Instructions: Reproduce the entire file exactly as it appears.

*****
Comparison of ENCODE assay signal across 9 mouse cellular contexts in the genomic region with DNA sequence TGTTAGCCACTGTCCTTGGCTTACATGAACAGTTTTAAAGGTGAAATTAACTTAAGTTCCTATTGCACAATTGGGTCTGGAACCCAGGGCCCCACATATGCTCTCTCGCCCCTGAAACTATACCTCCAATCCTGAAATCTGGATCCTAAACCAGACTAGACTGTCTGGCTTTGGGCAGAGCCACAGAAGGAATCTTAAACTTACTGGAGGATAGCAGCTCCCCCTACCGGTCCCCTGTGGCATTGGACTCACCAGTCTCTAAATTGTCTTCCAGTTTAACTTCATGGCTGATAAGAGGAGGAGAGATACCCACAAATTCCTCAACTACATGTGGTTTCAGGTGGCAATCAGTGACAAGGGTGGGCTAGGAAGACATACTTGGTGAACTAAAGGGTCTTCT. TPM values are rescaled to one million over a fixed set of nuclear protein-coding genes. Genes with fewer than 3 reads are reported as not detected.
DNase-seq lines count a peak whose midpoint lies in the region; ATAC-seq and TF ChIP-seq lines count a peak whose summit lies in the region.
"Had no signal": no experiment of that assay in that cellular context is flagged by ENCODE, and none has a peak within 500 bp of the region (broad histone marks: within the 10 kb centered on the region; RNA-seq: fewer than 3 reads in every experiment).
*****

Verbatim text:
Comparison of ENCODE assay signal across 9 mouse cellular contexts in the genomic region with DNA sequence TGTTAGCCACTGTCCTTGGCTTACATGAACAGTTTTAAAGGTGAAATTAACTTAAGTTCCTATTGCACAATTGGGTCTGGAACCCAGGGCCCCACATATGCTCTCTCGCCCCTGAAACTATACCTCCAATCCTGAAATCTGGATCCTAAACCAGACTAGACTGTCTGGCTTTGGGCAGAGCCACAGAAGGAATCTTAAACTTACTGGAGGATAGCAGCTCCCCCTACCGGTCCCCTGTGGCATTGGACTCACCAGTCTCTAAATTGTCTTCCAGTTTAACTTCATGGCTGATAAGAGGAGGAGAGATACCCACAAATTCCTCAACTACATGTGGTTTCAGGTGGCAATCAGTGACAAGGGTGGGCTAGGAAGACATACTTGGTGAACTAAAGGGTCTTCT. TPM values are rescaled to one million over a fixed set of nuclear protein-coding genes. Genes with fewer than 3 reads are reported as not detected.
DNase-seq lines count a peak whose midpoint lies in the region; ATAC-seq and TF ChIP-seq lines count a peak whose summit lies in the region.
"Had no signal": no experiment of that assay in that cellular context is flagged by ENCODE, and none has a peak within 500 bp of the region (broad histone marks: within the 10 kb centered on the region; RNA-seq: fewer than 3 reads in every experiment).